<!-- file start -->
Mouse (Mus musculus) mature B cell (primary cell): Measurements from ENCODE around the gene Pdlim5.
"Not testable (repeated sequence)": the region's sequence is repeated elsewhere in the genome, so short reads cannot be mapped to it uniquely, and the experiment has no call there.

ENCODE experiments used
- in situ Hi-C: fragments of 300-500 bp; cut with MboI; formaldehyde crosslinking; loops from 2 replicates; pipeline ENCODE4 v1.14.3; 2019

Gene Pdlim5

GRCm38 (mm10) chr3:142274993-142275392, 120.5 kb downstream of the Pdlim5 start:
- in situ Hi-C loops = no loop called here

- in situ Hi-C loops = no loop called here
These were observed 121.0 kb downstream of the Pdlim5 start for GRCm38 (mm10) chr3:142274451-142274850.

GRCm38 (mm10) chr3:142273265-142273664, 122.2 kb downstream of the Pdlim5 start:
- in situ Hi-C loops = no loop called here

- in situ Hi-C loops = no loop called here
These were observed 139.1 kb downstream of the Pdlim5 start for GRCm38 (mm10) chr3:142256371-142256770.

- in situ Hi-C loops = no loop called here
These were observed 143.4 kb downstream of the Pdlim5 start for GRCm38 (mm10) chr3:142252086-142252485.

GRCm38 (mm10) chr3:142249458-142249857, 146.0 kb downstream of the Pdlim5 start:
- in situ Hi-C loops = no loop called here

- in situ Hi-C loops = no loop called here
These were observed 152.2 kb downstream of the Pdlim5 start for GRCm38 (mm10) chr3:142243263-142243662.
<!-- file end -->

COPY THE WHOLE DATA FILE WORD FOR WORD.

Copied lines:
Mouse (Mus musculus) mature B cell (primary cell): Measurements from ENCODE around the gene Pdlim5.
"Not testable (repeated sequence)": the region's sequence is repeated elsewhere in the genome, so short reads cannot be mapped to it uniquely, and the experiment has no call there.

ENCODE experiments used
- in situ Hi-C: fragments of 300-500 bp; cut with MboI; formaldehyde crosslinking; loops from 2 replicates; pipeline ENCODE4 v1.14.3; 2019

Gene Pdlim5

GRCm38 (mm10) chr3:142274993-142275392, 120.5 kb downstream of the Pdlim5 start:
- in situ Hi-C loops = no loop called here

- in situ Hi-C loops = no loop called here
These were observed 121.0 kb downstream of the Pdlim5 start for GRCm38 (mm10) chr3:142274451-142274850.

GRCm38 (mm10) chr3:142273265-142273664, 122.2 kb downstream of the Pdlim5 start:
- in situ Hi-C loops = no loop called here

- in situ Hi-C loops = no loop called here
These were observed 139.1 kb downstream of the Pdlim5 start for GRCm38 (mm10) chr3:142256371-142256770.

- in situ Hi-C loops = no loop called here
These were observed 143.4 kb downstream of the Pdlim5 start for GRCm38 (mm10) chr3:142252086-142252485.

GRCm38 (mm10) chr3:142249458-142249857, 146.0 kb downstream of the Pdlim5 start:
- in situ Hi-C loops = no loop called here

- in situ Hi-C loops = no loop called here
These were observed 152.2 kb downstream of the Pdlim5 start for GRCm38 (mm10) chr3:142243263-142243662.